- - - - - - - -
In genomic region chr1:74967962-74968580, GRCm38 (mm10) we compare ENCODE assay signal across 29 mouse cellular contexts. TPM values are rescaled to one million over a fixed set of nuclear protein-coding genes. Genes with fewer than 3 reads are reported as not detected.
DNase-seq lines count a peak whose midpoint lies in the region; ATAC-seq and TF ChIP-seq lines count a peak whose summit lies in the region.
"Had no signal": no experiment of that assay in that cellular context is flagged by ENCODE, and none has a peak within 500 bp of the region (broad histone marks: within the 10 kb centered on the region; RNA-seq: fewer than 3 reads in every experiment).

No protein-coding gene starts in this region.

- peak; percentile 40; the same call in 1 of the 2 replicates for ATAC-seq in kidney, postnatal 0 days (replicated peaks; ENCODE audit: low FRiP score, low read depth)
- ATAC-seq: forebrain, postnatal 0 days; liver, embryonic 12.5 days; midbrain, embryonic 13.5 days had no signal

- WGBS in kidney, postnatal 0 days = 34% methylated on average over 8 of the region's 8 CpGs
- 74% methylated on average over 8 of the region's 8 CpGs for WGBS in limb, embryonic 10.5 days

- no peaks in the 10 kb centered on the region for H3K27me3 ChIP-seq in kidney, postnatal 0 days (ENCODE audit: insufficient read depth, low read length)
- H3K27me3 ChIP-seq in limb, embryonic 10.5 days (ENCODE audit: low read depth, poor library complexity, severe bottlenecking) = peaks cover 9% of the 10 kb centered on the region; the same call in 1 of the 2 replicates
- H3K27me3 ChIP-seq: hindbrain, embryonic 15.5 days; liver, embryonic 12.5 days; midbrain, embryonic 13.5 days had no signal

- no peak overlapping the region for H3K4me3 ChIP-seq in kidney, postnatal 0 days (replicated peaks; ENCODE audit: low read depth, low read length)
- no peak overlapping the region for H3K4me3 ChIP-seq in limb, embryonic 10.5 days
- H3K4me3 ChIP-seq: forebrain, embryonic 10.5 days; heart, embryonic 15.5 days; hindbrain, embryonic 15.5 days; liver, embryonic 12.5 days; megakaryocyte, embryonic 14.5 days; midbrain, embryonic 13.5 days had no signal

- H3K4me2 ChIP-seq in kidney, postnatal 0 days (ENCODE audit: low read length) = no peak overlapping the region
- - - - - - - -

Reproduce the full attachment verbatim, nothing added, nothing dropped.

In genomic region chr1:74967962-74968580, GRCm38 (mm10) we compare ENCODE assay signal across 29 mouse cellular contexts. TPM values are rescaled to one million over a fixed set of nuclear protein-coding genes. Genes with fewer than 3 reads are reported as not detected.
DNase-seq lines count a peak whose midpoint lies in the region; ATAC-seq and TF ChIP-seq lines count a peak whose summit lies in the region.
"Had no signal": no experiment of that assay in that cellular context is flagged by ENCODE, and none has a peak within 500 bp of the region (broad histone marks: within the 10 kb centered on the region; RNA-seq: fewer than 3 reads in every experiment).

No protein-coding gene starts in this region.

- peak; percentile 40; the same call in 1 of the 2 replicates for ATAC-seq in kidney, postnatal 0 days (replicated peaks; ENCODE audit: low FRiP score, low read depth)
- ATAC-seq: forebrain, postnatal 0 days; liver, embryonic 12.5 days; midbrain, embryonic 13.5 days had no signal

- WGBS in kidney, postnatal 0 days = 34% methylated on average over 8 of the region's 8 CpGs
- 74% methylated on average over 8 of the region's 8 CpGs for WGBS in limb, embryonic 10.5 days

- no peaks in the 10 kb centered on the region for H3K27me3 ChIP-seq in kidney, postnatal 0 days (ENCODE audit: insufficient read depth, low read length)
- H3K27me3 ChIP-seq in limb, embryonic 10.5 days (ENCODE audit: low read depth, poor library complexity, severe bottlenecking) = peaks cover 9% of the 10 kb centered on the region; the same call in 1 of the 2 replicates
- H3K27me3 ChIP-seq: hindbrain, embryonic 15.5 days; liver, embryonic 12.5 days; midbrain, embryonic 13.5 days had no signal

- no peak overlapping the region for H3K4me3 ChIP-seq in kidney, postnatal 0 days (replicated peaks; ENCODE audit: low read depth, low read length)
- no peak overlapping the region for H3K4me3 ChIP-seq in limb, embryonic 10.5 days
- H3K4me3 ChIP-seq: forebrain, embryonic 10.5 days; heart, embryonic 15.5 days; hindbrain, embryonic 15.5 days; liver, embryonic 12.5 days; megakaryocyte, embryonic 14.5 days; midbrain, embryonic 13.5 days had no signal

- H3K4me2 ChIP-seq in kidney, postnatal 0 days (ENCODE audit: low read length) = no peak overlapping the region